Sunday 4 December 2016

Kevin Myers: Why FF won't be imposing a new moral order on Irish life

Kevin Myers

Published 03/11/2010 | 05:00

The career of Jim McDaid TD, who resigned yesterday, should have ended years ago, when he drunkenly drove the wrong way up a motorway.

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But it didn't, because he was the beneficiary of that thing we may call the Autonomous Irish Moral Order. This was first seriously propounded as an authentic phenomenon (rather than being a mere anti-Irish jibe) in 'The Playboy of the Western World'. In it, the main protagonist acquires huge social-esteem because he is believed to have murdered his father. A profound discomfort about this cultural ambivalence towards violence was probably the real (if subconscious) reason for the riots that followed: but either way, events were to prove Synge correct.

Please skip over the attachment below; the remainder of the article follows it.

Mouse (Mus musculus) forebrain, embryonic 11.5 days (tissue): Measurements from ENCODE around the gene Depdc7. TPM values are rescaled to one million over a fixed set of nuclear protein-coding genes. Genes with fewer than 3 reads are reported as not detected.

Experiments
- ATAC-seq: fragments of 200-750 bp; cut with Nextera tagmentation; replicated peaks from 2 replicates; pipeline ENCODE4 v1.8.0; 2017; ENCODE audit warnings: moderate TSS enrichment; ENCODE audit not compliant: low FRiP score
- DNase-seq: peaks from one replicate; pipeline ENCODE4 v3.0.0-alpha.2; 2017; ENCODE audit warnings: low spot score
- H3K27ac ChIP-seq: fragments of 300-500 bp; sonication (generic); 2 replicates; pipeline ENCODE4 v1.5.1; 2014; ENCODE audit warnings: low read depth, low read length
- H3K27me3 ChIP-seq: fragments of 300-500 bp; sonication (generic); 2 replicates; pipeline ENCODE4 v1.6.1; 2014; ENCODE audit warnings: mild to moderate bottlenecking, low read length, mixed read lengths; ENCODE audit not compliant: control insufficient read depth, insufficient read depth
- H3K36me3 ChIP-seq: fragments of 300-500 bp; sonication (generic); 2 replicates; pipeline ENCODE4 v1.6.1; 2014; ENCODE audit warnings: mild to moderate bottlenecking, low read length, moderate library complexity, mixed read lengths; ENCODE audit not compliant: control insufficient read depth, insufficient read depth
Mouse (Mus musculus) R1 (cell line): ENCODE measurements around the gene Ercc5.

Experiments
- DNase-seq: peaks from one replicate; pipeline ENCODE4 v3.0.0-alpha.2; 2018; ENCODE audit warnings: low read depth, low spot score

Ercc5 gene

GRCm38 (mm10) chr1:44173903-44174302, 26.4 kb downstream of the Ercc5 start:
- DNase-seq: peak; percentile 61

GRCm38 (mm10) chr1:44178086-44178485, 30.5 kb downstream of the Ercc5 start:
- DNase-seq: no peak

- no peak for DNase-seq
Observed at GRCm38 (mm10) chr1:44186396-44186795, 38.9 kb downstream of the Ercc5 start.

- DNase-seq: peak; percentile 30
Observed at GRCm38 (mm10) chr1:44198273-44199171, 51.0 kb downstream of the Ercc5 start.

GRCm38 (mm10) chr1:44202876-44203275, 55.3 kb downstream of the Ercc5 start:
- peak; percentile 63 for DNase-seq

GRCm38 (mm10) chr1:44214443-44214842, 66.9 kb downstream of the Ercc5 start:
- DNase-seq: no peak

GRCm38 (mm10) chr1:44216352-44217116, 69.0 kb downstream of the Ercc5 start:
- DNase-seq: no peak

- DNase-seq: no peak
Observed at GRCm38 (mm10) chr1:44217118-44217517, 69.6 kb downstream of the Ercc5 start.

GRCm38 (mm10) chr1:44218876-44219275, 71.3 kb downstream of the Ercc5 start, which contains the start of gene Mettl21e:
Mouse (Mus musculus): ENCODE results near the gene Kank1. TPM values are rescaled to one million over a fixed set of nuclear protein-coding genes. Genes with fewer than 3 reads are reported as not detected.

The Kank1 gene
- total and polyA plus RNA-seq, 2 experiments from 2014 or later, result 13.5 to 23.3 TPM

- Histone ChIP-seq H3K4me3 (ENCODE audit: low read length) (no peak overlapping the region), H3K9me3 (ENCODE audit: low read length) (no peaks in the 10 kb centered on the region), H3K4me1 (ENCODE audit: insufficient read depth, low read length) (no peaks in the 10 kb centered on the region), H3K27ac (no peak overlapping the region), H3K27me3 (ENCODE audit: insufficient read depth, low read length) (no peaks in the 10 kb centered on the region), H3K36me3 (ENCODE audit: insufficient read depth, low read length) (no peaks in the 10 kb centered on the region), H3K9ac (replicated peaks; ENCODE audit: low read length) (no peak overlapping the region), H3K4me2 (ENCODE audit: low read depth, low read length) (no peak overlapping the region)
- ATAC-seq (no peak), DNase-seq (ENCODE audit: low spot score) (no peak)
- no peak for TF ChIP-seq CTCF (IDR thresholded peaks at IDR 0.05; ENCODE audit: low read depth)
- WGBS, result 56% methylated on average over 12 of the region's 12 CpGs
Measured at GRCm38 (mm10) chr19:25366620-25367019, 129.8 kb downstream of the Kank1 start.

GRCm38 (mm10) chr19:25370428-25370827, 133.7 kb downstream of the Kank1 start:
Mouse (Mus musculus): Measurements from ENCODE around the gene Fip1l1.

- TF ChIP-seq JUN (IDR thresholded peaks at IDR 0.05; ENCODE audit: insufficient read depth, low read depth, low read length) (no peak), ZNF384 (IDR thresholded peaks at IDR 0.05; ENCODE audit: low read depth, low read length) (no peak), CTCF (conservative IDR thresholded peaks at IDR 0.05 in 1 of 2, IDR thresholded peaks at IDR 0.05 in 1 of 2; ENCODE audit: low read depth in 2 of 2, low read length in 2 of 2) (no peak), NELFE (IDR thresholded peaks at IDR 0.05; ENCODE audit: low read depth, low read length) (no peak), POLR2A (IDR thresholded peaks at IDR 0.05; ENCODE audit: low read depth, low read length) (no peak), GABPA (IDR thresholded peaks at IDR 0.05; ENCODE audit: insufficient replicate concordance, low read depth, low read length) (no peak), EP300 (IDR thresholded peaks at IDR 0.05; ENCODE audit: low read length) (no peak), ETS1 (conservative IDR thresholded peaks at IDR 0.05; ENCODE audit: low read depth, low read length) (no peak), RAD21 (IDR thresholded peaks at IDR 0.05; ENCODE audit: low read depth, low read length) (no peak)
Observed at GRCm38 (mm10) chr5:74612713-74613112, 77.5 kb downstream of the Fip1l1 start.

That Michael McDowell -- supposedly a hardline critic of the culture of the IRA -- could have proposed Michael Collins as the greatest Irish figure of all time merely affirms the continuing vigour of AIMO. Certainly, Michael McDowell's justification for Collins -- that Ireland uniquely owed its statehood to him -- was both ludicrous yet significant. Nationalist MPs in the House of Commons had sought an independent Irish state for over a generation. A semi-independent Ireland had been granted by the Home Bill Act of 1914. The Irish Parliamentary Party thought it didn't go far enough, but felt that it was a useful stepping stone to full independence. John Redmond himself saw the 16th (Irish) Division as the basis for the post-war army of an independent Ireland.

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